MFI Invested Capital = Invested Capital - Goodwill - Intangible Assets

= 28,898 - 3,916 (Goodwill) = 24,982

MFI ROIC = Operating Earnings / MFI Invested Capital

= 8,732 / 24,982 = 34.9%

35% Magic Formula return on capital is good, but not outstanding. However, the fact that Intel's traditional ROIC is so high is additional evidence that it is an exceptional business. For it to be a Magic Formula stock, the earnings yield hurdle would be set higher. Also, Intel has been able to maintain high returns on capital over a long period of time, evidence of a competitive moat.

Return on capital is a most important measure of the efficiency of a business and should be an important tool for stock investors, Magic Formula or otherwise.

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Disclosure: Steve owns INTC

Joel Greenblatt and MagicFormulaInvesting.com are not associated in any way with this website. Neither Mr. Greenblatt or MagicFormulaInvesting.com endorse this website's investment opinions, strategy, or products. Investment recommendations on this website are not chosen by Mr. Greenblatt, nor are they based on Mr. Greenblatt's proprietary investment model, and are not chosen by MagicFormulaInvesting.com. Magic Formula® is a registered trademark of MagicFormulaInvesting.com, which has no connection to this website. The information on this website is for informational purposes only and solely represents the views and opinions of the author. No warranty is provided or implied as to the accuracy, completeness, or timeliness of this information. This information may not be construed as investment advice of any kind, nor can it be relied upon as the basis for stock trades. Alexander Online Properties LLC, the proprietor of this website, is not responsible in any way for losses or damages resulting from the use of this information. Alexander Online Properties LLC is not a registered investment advisor. All logos are trademarked properties of their respective companies.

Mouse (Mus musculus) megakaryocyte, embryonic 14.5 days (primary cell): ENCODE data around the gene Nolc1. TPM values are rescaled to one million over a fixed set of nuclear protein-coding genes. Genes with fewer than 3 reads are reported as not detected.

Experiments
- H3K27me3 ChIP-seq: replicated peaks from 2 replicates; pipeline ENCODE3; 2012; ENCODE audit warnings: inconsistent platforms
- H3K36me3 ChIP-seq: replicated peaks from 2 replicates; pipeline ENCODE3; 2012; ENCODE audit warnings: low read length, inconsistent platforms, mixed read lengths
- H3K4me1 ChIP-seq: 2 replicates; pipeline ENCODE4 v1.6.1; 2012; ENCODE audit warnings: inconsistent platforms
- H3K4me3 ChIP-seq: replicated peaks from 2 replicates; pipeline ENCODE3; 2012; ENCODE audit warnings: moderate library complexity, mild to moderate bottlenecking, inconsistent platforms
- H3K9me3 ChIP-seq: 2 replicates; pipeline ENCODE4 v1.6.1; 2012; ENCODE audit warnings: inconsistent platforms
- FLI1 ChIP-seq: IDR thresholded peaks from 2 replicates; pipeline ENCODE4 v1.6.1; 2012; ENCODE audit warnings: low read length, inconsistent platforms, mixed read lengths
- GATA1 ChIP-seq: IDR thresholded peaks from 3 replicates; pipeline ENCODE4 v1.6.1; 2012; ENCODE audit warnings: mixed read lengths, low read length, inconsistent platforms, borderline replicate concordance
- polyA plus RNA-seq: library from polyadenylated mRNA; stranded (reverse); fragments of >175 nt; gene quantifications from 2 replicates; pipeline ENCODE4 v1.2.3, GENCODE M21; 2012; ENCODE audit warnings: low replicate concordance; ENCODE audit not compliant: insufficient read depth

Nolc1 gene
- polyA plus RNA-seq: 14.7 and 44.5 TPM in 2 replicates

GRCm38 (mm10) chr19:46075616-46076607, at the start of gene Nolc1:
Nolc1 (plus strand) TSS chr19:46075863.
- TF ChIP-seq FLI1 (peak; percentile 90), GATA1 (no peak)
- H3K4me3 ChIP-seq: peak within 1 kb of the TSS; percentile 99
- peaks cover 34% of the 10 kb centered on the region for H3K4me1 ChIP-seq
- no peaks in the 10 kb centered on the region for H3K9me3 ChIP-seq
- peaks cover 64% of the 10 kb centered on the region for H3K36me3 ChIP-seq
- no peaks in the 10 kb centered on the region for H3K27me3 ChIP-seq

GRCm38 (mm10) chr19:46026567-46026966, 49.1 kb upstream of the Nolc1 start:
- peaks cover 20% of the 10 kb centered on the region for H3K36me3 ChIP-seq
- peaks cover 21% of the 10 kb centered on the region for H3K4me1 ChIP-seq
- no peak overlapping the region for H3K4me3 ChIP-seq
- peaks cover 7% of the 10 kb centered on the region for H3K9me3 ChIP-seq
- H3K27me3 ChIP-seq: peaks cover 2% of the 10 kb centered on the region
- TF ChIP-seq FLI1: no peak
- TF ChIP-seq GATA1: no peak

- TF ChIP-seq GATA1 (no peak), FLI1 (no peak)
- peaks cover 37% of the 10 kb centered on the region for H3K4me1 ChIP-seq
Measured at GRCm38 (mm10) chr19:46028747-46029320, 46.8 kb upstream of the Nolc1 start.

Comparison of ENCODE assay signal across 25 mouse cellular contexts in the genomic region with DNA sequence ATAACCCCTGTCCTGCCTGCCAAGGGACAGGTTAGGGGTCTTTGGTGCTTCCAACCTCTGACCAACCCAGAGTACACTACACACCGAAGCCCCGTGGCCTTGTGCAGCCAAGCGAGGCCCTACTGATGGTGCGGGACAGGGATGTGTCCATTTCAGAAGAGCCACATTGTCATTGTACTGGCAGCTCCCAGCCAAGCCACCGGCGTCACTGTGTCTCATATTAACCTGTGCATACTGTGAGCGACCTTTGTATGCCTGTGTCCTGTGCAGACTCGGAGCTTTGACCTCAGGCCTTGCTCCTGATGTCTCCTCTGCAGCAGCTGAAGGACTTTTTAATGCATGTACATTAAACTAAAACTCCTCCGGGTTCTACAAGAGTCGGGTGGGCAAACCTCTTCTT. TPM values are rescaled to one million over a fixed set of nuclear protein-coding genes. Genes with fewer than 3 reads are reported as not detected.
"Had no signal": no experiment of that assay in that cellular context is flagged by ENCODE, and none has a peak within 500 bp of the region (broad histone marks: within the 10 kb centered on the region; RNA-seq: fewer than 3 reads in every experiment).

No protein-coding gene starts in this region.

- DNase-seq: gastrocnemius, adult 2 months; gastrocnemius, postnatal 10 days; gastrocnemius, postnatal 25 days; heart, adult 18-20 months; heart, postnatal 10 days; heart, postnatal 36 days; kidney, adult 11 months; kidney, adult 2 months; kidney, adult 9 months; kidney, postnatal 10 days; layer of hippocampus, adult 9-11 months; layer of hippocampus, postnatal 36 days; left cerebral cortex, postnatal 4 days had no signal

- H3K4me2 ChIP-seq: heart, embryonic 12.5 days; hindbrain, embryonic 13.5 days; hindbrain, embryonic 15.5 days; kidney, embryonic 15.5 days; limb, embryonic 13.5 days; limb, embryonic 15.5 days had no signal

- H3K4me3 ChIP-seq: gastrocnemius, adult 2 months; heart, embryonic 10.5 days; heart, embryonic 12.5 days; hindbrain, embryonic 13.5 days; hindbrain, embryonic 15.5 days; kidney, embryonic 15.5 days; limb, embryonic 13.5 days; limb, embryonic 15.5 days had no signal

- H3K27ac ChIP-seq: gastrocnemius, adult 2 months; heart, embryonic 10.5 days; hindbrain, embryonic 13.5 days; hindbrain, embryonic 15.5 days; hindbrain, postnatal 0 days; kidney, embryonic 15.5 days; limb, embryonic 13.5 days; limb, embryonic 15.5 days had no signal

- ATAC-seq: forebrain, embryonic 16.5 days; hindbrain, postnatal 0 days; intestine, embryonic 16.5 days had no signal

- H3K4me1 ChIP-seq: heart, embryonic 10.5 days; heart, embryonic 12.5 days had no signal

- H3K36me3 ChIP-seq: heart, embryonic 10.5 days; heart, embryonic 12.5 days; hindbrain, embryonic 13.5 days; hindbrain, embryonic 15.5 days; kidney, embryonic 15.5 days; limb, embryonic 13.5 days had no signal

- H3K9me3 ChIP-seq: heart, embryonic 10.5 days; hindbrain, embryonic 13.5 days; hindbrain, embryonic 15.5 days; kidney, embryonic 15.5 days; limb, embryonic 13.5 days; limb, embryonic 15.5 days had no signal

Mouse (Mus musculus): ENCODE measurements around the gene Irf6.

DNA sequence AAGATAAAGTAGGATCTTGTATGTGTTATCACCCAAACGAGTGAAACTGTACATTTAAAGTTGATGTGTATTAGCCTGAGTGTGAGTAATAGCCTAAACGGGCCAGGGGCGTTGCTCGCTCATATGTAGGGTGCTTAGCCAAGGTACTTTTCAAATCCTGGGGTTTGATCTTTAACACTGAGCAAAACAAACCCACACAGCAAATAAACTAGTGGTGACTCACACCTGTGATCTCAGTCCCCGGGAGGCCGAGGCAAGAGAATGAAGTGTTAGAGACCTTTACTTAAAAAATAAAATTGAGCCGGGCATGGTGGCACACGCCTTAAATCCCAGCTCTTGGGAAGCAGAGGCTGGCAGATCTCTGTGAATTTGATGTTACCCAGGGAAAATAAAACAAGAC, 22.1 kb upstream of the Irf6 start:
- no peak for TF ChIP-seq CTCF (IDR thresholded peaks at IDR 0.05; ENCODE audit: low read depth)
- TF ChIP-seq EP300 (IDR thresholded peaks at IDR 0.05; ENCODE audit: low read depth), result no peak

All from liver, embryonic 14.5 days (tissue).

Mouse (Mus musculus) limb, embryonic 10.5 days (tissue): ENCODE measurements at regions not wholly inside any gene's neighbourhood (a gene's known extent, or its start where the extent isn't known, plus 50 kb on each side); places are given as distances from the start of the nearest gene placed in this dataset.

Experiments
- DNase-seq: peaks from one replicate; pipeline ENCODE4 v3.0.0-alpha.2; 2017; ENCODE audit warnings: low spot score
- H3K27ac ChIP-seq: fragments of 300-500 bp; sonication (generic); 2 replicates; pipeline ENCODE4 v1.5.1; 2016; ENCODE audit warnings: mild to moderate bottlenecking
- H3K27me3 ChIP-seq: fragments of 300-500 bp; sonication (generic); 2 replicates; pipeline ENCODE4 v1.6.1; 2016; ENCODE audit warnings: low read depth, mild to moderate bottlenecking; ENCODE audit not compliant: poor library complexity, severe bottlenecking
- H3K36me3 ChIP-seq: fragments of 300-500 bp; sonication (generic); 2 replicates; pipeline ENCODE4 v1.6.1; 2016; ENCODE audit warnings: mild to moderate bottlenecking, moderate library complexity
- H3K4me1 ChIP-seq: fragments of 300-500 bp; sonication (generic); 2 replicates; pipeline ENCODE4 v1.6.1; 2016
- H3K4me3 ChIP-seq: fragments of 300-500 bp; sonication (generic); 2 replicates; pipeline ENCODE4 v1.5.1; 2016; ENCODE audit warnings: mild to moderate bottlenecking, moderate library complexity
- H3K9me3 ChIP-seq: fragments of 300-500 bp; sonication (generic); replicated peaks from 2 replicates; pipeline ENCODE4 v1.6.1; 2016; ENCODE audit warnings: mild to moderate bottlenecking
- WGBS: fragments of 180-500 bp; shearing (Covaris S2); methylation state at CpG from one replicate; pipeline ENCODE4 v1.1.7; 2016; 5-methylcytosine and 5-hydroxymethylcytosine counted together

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Comments

Posted by wrobbie on 2009-05-07 00:24:30

The thing that I don't get about ROIC is that it seems to ignore some core elements of capital structure. By de facto not holding a co. accountable for earning a return on "excess" cash or interest-bearing investments, doesn't this amount to "grade inflation" for cash horders? For instance - if a company has a $1B mkt cap, and has $500MM in cash (imaginary numbers obviously); its ROIC will ignore the fact that half of the value represented by a share of stock is essentially dead weight from the standpoint of earning the shareholder a return. It could have a seemingly astronomical ROIC, but this would significantly overstate the actual return that an actual shareholder will likely see on an actual investment; since half of that investment will de facto be on a low-interest-bearing instrument.